It's not like a manager sits down and thinks "I think being untrustworthy is going to give good results. If that doesn't work, I'll try my other idea: honesty."
Trust, or lack thereof, is formed from actions purely made for other reasons. It's a consequence, rather than a cause of action. Though some managers will sometimes act to not erode trust, but this may be at the expense of something else.
I think it's very easy to sit in a position, without feeling their set of pressures, which will be different from your own, and judge a manager for how they are acting. Without seeing the factors, it may seem like the behaviour is self-destructive.
Nobody is saying it's a good idea to have a lack of trust. But sometimes employees are very confused about what the role of their manager is. Sometimes employees will think "a manager will have my back", when instead they should recognise that a manager should provide an appropriate level of support.
For every bad behaviour you can think of, there can be an explainable reason for it, beyond a manager just deciding to be untrustworthy. I'm not saying these a good reasons, just they are reasons beyond some sort of machiavellian aim to be untrustworthy.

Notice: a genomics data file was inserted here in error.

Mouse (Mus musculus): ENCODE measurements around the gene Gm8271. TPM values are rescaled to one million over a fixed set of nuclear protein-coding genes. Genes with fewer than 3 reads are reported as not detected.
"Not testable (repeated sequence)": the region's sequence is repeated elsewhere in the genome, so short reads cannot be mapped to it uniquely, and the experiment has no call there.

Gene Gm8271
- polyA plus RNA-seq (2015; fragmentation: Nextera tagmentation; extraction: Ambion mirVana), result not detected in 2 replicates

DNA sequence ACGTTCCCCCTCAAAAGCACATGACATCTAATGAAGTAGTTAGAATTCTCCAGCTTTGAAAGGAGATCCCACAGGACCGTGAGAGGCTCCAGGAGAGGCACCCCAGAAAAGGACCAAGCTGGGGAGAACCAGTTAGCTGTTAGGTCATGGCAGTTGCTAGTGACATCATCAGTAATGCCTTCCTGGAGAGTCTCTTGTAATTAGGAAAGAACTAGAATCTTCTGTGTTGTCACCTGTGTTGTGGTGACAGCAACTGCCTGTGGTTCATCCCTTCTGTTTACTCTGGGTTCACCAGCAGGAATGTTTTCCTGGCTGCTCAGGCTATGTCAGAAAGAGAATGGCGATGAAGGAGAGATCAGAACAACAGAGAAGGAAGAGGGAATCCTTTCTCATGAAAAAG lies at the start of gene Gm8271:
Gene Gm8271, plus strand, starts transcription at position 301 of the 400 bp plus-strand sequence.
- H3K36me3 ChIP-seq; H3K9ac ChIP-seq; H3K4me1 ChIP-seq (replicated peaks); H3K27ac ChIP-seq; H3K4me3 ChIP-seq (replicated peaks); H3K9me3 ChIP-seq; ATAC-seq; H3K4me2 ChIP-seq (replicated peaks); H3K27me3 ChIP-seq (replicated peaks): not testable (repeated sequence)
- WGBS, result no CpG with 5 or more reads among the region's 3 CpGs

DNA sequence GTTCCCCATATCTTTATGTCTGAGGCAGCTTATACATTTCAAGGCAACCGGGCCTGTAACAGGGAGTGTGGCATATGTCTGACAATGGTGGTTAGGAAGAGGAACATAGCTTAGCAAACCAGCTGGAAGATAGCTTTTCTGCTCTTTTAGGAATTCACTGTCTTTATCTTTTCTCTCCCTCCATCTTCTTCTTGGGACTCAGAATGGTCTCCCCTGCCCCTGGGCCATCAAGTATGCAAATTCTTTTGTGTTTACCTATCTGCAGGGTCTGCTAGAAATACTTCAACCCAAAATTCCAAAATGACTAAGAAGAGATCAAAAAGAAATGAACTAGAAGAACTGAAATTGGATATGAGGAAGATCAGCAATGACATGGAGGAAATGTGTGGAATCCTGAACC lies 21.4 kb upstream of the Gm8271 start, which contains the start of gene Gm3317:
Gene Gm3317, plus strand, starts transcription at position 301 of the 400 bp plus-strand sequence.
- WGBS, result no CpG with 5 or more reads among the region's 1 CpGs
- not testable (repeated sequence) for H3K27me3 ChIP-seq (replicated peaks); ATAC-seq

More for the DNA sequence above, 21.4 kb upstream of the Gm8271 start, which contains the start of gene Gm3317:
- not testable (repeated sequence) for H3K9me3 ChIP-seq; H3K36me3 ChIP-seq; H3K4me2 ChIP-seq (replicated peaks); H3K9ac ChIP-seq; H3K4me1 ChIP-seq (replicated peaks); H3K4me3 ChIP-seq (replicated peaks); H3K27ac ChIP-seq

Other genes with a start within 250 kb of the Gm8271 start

A few examples:
A lack of regular communication
They believe it's an appropriate level of communication already. Or they would rather not bother employees with what they view is useless detail.
Lying to employees
Sometimes bad, or even good news, can harm the team. Maybe some members of the team lack the maturity to handle the truth.
Erratic promotion procedures
The manager may not be the cause. There can be budgetary reasons, HR driven reasons, law reasons, why there may be some chaos when it comes to promotions. I also have to say that sometimes people believe they have a right to a promotion, when this is not often the case.
Favoritism to employees
They are human. They will have employees that they favourite, either for personal or professional reasons. Maybe "Bob" gets all the nasty work cause he is good with dealing with it.
Giving employees minimal support to improve or develop
There may be no budget for it, or they may be too busy.
Ignoring direct reports
Some direct reports are probably better left ignored.